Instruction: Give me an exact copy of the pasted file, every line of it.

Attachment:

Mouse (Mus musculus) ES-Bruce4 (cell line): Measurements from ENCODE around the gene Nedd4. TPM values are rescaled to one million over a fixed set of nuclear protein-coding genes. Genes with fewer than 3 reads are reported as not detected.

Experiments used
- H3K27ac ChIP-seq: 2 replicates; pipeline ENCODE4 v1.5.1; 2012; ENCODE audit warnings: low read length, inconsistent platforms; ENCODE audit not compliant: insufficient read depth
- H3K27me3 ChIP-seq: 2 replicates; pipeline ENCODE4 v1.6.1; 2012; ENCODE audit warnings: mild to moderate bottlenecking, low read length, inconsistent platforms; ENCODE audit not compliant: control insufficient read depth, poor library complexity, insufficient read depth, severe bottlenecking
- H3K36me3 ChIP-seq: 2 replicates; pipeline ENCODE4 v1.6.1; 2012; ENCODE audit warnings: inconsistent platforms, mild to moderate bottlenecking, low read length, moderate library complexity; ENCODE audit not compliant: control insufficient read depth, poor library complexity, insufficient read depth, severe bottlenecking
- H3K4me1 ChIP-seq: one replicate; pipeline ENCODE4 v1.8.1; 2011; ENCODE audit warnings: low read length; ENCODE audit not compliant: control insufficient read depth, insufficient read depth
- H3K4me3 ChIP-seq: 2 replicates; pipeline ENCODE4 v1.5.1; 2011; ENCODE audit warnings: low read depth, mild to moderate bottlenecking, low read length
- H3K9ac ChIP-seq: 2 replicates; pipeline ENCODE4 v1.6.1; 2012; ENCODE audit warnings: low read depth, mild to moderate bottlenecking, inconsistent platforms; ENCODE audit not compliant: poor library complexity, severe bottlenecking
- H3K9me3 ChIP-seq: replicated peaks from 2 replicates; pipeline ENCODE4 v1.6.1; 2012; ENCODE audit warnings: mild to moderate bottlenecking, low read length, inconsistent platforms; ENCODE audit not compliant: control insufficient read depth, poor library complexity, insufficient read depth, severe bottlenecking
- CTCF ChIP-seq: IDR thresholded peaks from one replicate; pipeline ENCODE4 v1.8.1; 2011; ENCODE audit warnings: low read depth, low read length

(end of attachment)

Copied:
Mouse (Mus musculus) ES-Bruce4 (cell line): Measurements from ENCODE around the gene Nedd4. TPM values are rescaled to one million over a fixed set of nuclear protein-coding genes. Genes with fewer than 3 reads are reported as not detected.

Experiments used
- H3K27ac ChIP-seq: 2 replicates; pipeline ENCODE4 v1.5.1; 2012; ENCODE audit warnings: low read length, inconsistent platforms; ENCODE audit not compliant: insufficient read depth
- H3K27me3 ChIP-seq: 2 replicates; pipeline ENCODE4 v1.6.1; 2012; ENCODE audit warnings: mild to moderate bottlenecking, low read length, inconsistent platforms; ENCODE audit not compliant: control insufficient read depth, poor library complexity, insufficient read depth, severe bottlenecking
- H3K36me3 ChIP-seq: 2 replicates; pipeline ENCODE4 v1.6.1; 2012; ENCODE audit warnings: inconsistent platforms, mild to moderate bottlenecking, low read length, moderate library complexity; ENCODE audit not compliant: control insufficient read depth, poor library complexity, insufficient read depth, severe bottlenecking
- H3K4me1 ChIP-seq: one replicate; pipeline ENCODE4 v1.8.1; 2011; ENCODE audit warnings: low read length; ENCODE audit not compliant: control insufficient read depth, insufficient read depth
- H3K4me3 ChIP-seq: 2 replicates; pipeline ENCODE4 v1.5.1; 2011; ENCODE audit warnings: low read depth, mild to moderate bottlenecking, low read length
- H3K9ac ChIP-seq: 2 replicates; pipeline ENCODE4 v1.6.1; 2012; ENCODE audit warnings: low read depth, mild to moderate bottlenecking, inconsistent platforms; ENCODE audit not compliant: poor library complexity, severe bottlenecking
- H3K9me3 ChIP-seq: replicated peaks from 2 replicates; pipeline ENCODE4 v1.6.1; 2012; ENCODE audit warnings: mild to moderate bottlenecking, low read length, inconsistent platforms; ENCODE audit not compliant: control insufficient read depth, poor library complexity, insufficient read depth, severe bottlenecking
- CTCF ChIP-seq: IDR thresholded peaks from one replicate; pipeline ENCODE4 v1.8.1; 2011; ENCODE audit warnings: low read depth, low read length